Olaf Scholz: There will be further integration in Europe. That is quite clear. The Social Democratic party has called for more European integration since the early 20th century. We quite consciously consider ourselves to be pro-European. The European Union is a highly successful project that has led to durable and stable peace on the European continent.

Some experts are concerned that the European economy is about to cool down significantly. What is your view?

Olaf Scholz: The economy is growing, but it’s now growing at a somewhat slower pace than before. But all economic forecasts point to a renewed pick-up in economic momentum over the coming year, both in Germany and in the EU as a whole. Labour market conditions in Germany are good, and our employment rate is at a record high. A lot of German companies still can’t find enough skilled workers. One of the consequences of a slower growth rate is slower growth in tax revenue. But tax revenue continues to grow. In the end, it’s not something to get all worked up about.

Germany is always being criticised for having an excessive current account surplus. What is your take on this dispute?

Olaf Scholz: We have taken many decisions recently that aim to boost domestic demand. This includes tax relief for low and middle income earners. At the same time, we have raised public investment levels to a new record high.

Would the German government back off from a balanced budget if this were necessary?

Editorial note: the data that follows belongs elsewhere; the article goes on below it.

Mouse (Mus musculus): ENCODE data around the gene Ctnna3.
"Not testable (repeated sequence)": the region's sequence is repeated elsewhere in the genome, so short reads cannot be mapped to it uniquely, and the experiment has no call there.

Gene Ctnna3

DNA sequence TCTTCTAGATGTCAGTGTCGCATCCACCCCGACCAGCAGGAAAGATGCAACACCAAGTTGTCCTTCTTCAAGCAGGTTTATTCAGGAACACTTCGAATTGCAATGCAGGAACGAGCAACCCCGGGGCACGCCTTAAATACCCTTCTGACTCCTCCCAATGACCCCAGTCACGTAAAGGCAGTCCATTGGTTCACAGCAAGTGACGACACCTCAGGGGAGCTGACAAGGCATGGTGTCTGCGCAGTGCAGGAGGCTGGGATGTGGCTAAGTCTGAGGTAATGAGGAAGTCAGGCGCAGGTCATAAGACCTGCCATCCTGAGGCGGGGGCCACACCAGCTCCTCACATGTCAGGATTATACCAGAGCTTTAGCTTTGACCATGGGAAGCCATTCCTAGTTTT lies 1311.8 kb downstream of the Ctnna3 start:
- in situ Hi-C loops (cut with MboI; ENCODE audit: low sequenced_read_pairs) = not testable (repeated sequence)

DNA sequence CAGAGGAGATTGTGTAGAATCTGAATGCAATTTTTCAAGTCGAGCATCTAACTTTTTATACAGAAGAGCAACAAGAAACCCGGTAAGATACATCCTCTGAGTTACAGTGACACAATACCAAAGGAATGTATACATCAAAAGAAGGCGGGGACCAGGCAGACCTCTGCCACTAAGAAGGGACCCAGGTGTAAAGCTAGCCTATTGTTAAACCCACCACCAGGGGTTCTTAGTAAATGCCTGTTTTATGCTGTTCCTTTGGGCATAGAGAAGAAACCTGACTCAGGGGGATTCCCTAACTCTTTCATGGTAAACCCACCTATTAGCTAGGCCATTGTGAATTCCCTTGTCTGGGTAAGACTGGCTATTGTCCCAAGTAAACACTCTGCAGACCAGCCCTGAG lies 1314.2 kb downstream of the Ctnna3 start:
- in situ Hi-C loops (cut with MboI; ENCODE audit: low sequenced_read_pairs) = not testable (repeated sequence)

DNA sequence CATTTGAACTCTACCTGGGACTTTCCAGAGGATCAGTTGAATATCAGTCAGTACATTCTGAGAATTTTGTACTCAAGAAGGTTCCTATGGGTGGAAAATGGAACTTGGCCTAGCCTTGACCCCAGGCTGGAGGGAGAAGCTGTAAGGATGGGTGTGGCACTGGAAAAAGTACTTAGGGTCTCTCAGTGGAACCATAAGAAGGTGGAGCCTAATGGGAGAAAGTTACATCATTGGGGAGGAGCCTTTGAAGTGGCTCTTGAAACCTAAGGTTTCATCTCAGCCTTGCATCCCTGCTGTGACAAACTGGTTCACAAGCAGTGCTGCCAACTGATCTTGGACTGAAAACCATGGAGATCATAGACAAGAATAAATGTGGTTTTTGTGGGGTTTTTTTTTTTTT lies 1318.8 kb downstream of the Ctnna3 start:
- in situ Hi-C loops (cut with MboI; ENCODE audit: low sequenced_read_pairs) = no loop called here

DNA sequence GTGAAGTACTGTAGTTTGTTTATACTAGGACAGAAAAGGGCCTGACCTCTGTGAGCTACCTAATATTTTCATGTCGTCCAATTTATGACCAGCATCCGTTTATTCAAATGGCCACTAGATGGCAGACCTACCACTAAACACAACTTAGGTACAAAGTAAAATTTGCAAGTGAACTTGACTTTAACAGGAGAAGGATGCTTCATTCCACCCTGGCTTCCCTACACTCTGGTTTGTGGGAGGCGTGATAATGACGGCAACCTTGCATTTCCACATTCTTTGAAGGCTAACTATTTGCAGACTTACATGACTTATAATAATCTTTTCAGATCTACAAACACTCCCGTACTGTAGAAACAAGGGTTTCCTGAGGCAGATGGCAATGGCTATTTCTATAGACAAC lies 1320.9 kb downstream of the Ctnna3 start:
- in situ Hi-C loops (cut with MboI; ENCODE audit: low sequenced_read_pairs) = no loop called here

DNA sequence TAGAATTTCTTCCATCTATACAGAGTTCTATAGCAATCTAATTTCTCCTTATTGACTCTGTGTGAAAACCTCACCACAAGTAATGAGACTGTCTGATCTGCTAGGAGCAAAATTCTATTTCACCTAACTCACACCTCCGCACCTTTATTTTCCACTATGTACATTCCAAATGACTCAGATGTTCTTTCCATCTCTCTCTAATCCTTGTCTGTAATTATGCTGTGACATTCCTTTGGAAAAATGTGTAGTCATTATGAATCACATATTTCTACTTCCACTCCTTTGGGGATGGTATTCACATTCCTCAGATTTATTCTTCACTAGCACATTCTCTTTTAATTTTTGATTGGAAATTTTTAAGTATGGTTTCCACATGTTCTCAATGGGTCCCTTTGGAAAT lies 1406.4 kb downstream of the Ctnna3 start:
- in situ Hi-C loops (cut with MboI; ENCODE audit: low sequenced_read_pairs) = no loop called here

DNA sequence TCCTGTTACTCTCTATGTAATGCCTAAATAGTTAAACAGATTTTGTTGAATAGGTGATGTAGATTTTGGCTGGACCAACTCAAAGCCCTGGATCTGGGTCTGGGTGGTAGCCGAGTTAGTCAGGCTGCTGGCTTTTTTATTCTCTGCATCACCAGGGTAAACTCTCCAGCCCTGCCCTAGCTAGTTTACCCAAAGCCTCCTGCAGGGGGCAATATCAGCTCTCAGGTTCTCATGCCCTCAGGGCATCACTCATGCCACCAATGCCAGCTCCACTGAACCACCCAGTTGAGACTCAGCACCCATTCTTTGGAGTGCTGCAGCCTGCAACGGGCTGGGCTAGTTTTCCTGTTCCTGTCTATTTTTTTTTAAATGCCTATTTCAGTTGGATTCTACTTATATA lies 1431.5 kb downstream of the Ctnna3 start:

Olaf Scholz: Our coalition government agreed that it wants to govern without taking on new debt. But if there were a genuine economic crisis, we would be capable of doing whatever is necessary. Germany’s options for tackling an economic crisis are pretty much unlimited. This works not only to Germany’s benefit but to the benefit of the entire European Union. There is no crisis right now. So it’s good that Germany’s debt-to-GDP ratio will fall below 60% this year.

[…]

You would like to introduce a basic pension ( Grundrente ) in Germany. Why is that?

Olaf Scholz: The vast majority of people in Germany are in favour of a basic pension. They think it’s right for women and men who have put in a long life of hard work to receive a decent pension. People who have worked all their lives and paid into the pension system must also be able to live on the pensions they receive.

After the merger between Deutsche Bank and Commerzbank didn’t pan out, would you want to see a foreign bank take over Commerzbank ?

Olaf Scholz: The talks between Deutsche Bank and Commerzbank were something that took place between two private companies. We watched the process closely. But what these companies decide to do is up to them.

As a politician, you stated clearly that you would like Germany to have a national banking champion...

Olaf Scholz: What I want is for Europe and Germany to have an efficient, high-performing banking sector. Germany has an open economy. Banks from all around the world have branches and subsidiaries in Germany. In the course of preparing for Brexit, countless banks have moved their business from London to Germany – especially to Frankfurt, because Frankfurt is an attractive place to do business. This is the case in particular for many Japanese banks. What’s important is to provide the conditions that enable more business – and good business – to be transacted in Germany and Europe. Come to our countries and intensify the competition there. And at the same time, we want our own banks to be strong and to be able to engage in business activity around the globe.

[…]

Thank you very much.

The interview was conducted by Shogo Akagawa (Nikkei) and published on 7 June 2019.